This function is capable of taking more than just URLs, you can redirect your users to models, redirect to a particular URL, while also passing the key values and other needed information. But, function-based redirects are most easy to use and are quite sufficient.

    We will get more power with redirects, once we learn about dynamic URLs.

    The RedirectView Class-Based Redirect

    When our view function is only redirecting to a certain URL, without performing any function then, Django has provided us with a special Class:

    django.views.generic.base.RedirectView

    You can make your redirects more dynamic and custom with this usage of Class-Based redirect. Let’s make a view for understanding this better;

    Edit your urls.py file in the root folder and add this code in it:

    path(‘djangotutor/’, tutorial.as_view())

    Then, open the corresponding views.py file and modify this code:

    fromdjango.views.generic.baseimportRedirectView

    class tutorial(RedirectView): url = ‘https://data-flair.training/blogs/category/django/’

    The URL is an attribute of RedirectView Class and contains the value of a URL, can take placeholders from Python, thus, your URLs can be more dynamic.

    Also, instead of defining the URL in the views.py you can pass the URL in URL path itself.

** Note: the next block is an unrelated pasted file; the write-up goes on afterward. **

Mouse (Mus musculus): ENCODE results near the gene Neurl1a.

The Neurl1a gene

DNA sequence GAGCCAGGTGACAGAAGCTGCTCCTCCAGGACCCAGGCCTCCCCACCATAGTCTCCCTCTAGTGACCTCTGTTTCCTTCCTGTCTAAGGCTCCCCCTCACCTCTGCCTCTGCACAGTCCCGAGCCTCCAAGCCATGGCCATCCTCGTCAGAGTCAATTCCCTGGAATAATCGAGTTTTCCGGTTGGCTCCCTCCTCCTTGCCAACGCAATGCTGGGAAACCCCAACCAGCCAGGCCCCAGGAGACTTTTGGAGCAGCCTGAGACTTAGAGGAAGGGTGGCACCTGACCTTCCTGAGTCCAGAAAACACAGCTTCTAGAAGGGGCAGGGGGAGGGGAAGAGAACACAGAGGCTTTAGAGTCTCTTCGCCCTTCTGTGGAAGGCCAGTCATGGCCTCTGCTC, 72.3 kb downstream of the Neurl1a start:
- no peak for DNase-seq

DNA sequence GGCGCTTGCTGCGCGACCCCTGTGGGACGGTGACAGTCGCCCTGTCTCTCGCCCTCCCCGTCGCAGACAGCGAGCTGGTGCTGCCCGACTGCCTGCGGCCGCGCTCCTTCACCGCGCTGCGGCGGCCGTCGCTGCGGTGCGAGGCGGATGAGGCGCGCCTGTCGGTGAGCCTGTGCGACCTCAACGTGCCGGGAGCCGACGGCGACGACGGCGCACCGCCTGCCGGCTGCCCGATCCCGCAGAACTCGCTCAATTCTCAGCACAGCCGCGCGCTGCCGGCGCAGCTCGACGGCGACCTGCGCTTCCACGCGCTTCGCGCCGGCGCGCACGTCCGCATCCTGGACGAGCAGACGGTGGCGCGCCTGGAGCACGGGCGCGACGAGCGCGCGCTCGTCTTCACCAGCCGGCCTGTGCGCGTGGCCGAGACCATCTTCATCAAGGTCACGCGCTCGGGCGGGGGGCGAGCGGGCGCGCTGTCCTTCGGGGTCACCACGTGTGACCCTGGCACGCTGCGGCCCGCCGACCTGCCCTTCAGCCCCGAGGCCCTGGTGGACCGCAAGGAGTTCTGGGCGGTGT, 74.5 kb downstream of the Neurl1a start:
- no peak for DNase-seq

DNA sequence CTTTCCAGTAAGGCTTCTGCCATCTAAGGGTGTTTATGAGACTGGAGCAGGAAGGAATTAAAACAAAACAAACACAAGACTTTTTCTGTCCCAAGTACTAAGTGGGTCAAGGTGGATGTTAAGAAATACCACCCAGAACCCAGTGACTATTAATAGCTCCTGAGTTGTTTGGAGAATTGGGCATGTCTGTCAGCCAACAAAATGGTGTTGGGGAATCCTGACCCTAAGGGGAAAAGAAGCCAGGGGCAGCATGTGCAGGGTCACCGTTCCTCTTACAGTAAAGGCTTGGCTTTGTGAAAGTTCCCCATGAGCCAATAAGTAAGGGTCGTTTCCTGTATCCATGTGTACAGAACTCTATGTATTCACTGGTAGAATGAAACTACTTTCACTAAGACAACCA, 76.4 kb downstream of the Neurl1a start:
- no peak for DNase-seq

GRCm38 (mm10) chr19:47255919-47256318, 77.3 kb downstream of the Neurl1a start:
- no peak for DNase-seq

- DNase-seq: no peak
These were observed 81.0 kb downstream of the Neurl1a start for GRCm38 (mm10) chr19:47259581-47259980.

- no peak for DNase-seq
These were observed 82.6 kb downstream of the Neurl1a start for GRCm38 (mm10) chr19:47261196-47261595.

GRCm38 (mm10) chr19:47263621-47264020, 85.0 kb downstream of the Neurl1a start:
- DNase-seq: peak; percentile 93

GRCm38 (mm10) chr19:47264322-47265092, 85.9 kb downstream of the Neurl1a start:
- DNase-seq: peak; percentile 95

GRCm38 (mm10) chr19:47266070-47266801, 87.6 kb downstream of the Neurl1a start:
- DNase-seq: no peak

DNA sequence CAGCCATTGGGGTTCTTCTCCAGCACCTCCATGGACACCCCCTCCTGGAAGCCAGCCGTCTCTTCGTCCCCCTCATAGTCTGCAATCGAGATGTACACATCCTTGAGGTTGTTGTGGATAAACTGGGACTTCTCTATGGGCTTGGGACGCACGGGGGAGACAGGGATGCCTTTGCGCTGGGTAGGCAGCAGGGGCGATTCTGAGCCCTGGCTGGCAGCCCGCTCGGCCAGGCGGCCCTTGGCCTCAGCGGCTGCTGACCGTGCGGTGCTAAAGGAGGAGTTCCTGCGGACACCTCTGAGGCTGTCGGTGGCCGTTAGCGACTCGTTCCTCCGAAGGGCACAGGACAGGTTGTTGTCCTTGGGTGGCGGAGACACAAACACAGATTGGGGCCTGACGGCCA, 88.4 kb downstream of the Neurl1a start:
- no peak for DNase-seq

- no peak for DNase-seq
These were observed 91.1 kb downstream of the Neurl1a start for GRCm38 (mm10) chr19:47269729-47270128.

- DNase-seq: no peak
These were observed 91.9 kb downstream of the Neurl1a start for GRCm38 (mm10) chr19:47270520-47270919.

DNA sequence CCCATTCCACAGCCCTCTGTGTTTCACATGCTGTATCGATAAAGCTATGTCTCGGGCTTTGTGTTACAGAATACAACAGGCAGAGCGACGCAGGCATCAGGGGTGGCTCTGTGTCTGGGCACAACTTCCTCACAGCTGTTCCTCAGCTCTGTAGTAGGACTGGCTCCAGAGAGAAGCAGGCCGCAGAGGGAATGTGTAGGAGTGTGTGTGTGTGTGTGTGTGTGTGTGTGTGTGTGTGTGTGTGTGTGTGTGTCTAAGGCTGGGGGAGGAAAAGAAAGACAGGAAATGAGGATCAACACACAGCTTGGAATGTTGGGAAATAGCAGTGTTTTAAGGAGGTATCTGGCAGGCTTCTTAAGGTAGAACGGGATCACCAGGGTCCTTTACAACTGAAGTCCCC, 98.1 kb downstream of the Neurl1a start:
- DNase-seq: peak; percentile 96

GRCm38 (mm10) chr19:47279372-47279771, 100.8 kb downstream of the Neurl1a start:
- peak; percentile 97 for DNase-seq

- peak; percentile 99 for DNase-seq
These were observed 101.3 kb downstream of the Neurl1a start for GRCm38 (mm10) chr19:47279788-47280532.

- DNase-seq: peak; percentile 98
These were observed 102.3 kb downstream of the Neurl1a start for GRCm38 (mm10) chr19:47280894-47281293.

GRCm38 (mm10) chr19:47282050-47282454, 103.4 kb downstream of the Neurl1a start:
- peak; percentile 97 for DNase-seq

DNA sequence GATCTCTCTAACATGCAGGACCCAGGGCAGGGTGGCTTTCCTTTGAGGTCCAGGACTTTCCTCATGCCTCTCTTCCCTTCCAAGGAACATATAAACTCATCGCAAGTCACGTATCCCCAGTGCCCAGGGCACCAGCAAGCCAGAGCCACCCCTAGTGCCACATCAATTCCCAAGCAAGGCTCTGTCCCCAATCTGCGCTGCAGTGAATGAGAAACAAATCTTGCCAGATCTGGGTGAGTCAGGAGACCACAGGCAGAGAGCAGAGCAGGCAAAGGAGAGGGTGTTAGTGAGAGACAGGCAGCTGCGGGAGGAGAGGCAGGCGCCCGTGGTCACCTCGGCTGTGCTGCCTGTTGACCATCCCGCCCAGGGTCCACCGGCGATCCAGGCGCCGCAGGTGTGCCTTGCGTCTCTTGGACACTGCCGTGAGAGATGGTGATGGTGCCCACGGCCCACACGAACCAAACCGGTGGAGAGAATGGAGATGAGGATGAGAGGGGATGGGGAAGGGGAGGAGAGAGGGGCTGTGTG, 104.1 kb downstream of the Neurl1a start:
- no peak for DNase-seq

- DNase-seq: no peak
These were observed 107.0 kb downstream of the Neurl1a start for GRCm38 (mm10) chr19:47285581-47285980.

fromdjango.views.generic.baseimport RedirectViewpath(‘djangotutor/’, RedirectView.as_view(url = ‘https://tutorial.ducatindia.training/blogs/category/django/’)),

    We can pass the URL as an argument directly.

    No, let’s learn some attributes of RedirectView:

    .url –

    If this attribute is used, then the value should be URL string which can have placeholders from python and they can be changed dynamically.

    .pattern_name –

    This is the collection of URL patterns, its like urlpatterns list for redirects.

    .permanent –

    This takes Boolean values of true and false. If it’s true, then the redirect becomes permanent. By default its value is false.

    get_redirect_url( arguments, keyword_arguments) –

    This is a method that returns a string in the form of URL. this method is responsible for generating your URL, Django allows the developer to overwrite this method any way they want.

    .query_string –

    This attribute takes values, true or false and by default it’s false. If this attribute is set to true then the view will add or append any query_string to the URL and return the same.

    Advanced Usage of Django Redirect

    redirect() can handle most of our simple redirection process which is perfect, but there are some use cases where the simple redirect() is not enough. There are some more ways for using the redirect() for advanced control over your website.

    Let’s understand them according to some use cases.

    1. Passing any parameter with Redirect()

      When building a dynamic website, we need more than those static URLs, yes we need Dynamic URLs and also Redirections which can generate Dynamic URLs.

      For example:

      When defining a view function, we want that view function to redirect to another URL, which will generate dynamically and then will pass to redirect().

      As we know, URLs are nothing but strings, so we can use something like this

      url = ‘{}?{}’.format(base_url, Chosen_url)

      Then, this URL can pass to the redirect()

      redirect(url)

      Here you can see that we have formatted 2 Python variables in the string. You can format as many as you want, as long as it generates a valid URL.